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Newfield Exploration Company v. State ex rel. North Dakota Board of University and School Lands

Supreme Court of North Dakota

July 11, 2019

Newfield Exploration Company, Newfield Production Company, and Newfield RMI LLC, Plaintiffs and Appellees
v.
State of North Dakota, ex rel. the North Dakota Board of University and School Lands, and the Office of the Commissioner of University and School Lands, a/k/a the North Dakota Department of Trust Lands, Defendants and Appellants

          Appeal from the District Court of McKenzie County, Northwest Judicial District, the Honorable Robin A. Schmidt, Judge.

          Spencer D. Ptacek (argued) and Lawrence Bender (appeared), Bismarck, ND, for plaintiffs and appellees.

          David P. Garner, Office of the Attorney General, Bismarck, ND, for defendants and appellants.

          OPINION

          JENSEN, JUSTICE

         [¶1] The State of North Dakota, ex rel. the North Dakota Board of University and School Lands, and the Office of the Commissioner of University and School Lands, a/k/a the North Dakota Department of Trust Lands ("the State") appeals from a district court's judgment interpreting the royalty provisions of natural gas leases with Newfield Exploration Company, Newfield Production Company, and Newfield RMI LLC ("Newfield"). The State argues the district court's interpretation of the leases improperly allows the reduction of the royalty payments to account for expenses incurred to make the natural gas marketable. We reverse.

         I.

         [¶2] Newfield operates numerous gas-producing wells throughout North Dakota. Newfield has entered into leases with the State which calculate gas royalties based upon "gross production or the market value thereof, at the option of the lessor, such value to be determined by . . . gross proceeds of sale . . . ." The State initiated an audit of Newfield in June 2016. The State alleges the audit revealed Newfield is underpaying the gas royalties required by the leases. Specifically, the State contends Newfield is paying royalties based on gross proceeds reduced to account for deductions necessary to make the gas marketable and that reducing the gross payments by those deductions is contrary to the express terms of the lease. Newfield contends it has paid the royalties based on the gross proceeds it has received from the sale of the gas to Oneok Rockies Midstream L.L.C.

         [¶3] Newfield operates gas-producing wells subject to leases with the State that require the royalties payable to the State to be calculated based on gross proceeds from the sale of the gas. Newfield subsequently entered into an agreement to sell the gas produced at the wells to Oneok. Title to the gas passes to Oneok when it receives the gas from Newfield, but payment to Newfield is delayed until after Oneok processes the gas into a marketable form and sells the marketable gas. The price Oneok pays to Newfield for the gas is calculated based on 70-80% of the amount received by Oneok when Oneok sells the marketable gas. The 20-30% reduction of the price for which the marketable gas is sold accounts for Oneok's cost to process the gas into a marketable form and profit.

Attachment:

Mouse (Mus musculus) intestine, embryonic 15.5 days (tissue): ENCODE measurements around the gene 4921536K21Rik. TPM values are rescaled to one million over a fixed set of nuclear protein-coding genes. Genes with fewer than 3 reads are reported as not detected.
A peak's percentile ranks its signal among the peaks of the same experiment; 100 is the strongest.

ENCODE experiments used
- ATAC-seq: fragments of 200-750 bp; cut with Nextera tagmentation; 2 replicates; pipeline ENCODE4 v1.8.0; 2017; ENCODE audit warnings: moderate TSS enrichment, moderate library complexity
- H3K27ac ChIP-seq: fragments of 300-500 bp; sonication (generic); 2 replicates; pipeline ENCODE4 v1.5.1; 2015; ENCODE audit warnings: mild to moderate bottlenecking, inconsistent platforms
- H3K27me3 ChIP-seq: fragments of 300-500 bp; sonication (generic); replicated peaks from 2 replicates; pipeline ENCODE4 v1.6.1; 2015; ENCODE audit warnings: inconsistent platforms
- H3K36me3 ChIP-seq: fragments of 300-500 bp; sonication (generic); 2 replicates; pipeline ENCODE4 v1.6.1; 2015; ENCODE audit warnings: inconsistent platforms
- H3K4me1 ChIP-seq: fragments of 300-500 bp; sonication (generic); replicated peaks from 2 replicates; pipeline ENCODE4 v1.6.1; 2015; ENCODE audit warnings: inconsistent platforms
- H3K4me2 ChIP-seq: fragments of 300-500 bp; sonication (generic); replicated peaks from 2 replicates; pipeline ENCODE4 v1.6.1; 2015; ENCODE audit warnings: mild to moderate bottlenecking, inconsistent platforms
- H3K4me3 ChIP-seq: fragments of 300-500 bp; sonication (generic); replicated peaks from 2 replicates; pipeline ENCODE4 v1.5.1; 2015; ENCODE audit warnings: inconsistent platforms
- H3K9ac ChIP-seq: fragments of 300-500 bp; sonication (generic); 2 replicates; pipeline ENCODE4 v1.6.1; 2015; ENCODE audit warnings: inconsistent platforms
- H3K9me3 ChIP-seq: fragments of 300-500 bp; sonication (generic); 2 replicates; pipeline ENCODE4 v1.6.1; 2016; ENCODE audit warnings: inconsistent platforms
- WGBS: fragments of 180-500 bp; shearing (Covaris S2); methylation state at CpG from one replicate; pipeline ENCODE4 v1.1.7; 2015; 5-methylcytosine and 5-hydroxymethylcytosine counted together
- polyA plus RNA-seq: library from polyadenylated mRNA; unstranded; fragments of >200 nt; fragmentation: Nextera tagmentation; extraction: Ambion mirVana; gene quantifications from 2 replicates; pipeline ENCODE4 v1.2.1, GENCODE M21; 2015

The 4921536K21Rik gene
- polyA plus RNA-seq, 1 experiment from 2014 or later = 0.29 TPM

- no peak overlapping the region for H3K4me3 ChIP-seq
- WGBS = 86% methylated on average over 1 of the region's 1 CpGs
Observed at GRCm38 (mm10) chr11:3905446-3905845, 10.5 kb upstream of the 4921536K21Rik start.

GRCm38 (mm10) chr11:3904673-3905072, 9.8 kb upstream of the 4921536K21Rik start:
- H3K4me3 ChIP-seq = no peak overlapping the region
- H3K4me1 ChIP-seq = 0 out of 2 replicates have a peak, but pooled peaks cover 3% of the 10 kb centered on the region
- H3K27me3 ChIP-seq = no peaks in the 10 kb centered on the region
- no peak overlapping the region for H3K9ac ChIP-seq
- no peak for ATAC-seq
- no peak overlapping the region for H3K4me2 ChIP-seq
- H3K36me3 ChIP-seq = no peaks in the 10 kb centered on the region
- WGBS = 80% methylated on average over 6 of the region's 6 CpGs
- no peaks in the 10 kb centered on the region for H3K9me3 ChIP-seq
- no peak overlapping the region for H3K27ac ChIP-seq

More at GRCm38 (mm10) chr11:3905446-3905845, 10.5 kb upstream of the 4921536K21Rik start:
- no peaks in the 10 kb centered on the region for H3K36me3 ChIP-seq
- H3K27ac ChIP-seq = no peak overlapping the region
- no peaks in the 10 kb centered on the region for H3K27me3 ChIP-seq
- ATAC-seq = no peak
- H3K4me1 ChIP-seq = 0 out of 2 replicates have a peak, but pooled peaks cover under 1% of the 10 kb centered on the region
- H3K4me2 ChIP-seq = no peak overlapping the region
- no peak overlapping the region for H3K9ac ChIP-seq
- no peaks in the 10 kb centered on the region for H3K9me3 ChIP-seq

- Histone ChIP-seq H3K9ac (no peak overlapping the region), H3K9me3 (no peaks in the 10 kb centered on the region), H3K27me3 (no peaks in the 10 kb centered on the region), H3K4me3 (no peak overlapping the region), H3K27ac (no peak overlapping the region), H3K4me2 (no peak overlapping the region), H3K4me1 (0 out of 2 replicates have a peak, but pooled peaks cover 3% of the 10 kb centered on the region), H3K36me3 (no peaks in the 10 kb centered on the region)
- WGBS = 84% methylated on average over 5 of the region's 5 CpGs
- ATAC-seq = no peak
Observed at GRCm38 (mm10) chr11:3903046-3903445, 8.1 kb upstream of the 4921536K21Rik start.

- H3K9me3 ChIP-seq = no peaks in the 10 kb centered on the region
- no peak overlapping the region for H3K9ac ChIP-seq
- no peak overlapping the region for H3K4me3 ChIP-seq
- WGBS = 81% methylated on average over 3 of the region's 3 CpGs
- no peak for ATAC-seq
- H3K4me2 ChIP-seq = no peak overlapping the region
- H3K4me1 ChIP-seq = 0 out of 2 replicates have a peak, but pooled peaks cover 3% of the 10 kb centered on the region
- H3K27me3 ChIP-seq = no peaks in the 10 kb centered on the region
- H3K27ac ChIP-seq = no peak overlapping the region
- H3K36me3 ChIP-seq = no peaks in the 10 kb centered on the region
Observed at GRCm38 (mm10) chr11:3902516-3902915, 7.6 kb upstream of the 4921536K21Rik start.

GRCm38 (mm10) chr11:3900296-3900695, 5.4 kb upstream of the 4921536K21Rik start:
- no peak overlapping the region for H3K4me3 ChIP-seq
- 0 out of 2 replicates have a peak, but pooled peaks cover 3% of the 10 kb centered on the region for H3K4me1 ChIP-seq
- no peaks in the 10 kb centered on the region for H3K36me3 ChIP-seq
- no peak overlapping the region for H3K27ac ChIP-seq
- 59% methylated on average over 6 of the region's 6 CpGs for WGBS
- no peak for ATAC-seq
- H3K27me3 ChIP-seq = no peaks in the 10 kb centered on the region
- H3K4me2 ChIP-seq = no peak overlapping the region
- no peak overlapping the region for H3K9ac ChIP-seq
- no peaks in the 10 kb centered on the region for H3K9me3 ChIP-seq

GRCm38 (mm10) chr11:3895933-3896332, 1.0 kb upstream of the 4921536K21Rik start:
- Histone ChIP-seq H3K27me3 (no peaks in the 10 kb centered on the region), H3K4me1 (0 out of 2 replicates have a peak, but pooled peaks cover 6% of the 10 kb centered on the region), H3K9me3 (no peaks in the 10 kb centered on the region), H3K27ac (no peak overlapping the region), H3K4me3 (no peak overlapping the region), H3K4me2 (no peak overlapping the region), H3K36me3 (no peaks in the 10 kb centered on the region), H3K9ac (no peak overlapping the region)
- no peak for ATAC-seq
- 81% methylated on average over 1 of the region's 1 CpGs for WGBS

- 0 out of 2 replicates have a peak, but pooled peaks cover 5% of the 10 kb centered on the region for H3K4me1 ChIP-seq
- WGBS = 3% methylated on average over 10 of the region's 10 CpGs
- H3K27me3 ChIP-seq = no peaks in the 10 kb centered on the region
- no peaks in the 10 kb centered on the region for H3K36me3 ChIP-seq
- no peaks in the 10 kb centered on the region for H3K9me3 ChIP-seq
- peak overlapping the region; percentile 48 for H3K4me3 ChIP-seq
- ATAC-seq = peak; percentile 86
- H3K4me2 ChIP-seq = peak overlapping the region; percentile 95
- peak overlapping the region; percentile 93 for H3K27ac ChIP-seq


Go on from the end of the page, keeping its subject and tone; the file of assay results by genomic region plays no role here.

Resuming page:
[¶4] Newfield initiated litigation requesting a judgment declaring the royalty payments at issue to have been properly calculated based on the gross amount paid to Newfield by Oneok. Both parties moved for summary judgment. The district court agreed with Newfield's interpretation of the leases and held the leases required the royalty payments to be based upon the gross amount Newfield receives from Oneok. On appeal, the State argues the court erred in interpreting the leases, and the court's interpretation improperly requires the State to share in post-production costs incurred to make the gas marketable.

         II.

         [¶5] This Court's standard for reviewing a district court's decision granting summary judgment under N.D.R.Civ.P. 56 is well established:

Summary judgment is a procedural device for the prompt resolution of a controversy on the merits without a trial if there are no genuine issues of material fact or inferences that can reasonably be drawn from undisputed facts, or if the only issues to be resolved are questions of law. A party moving for summary judgment has the burden of showing there are no genuine issues of material fact and the moving party is entitled to judgment as a matter of law. . . . Whether the district court properly granted summary judgment is a question of law which we review de novo on the entire record.

Johnson v. Statoil Oil & Gas LP, 2018 ND 227, ¶ 6, 918 N.W.2d 58 (quoting Estate of Christeson v. Gilstad, 2013 ND 50, ¶ 6, 829 N.W.2d 453). With regard to the interpretation of oil and gas leases, this Court has stated:

The same general rules that govern interpretation of a contract apply to oil and gas leases. The construction of a written contract to determine its legal effect is a question of law and on appeal, this Court will independently examine and construe the ...

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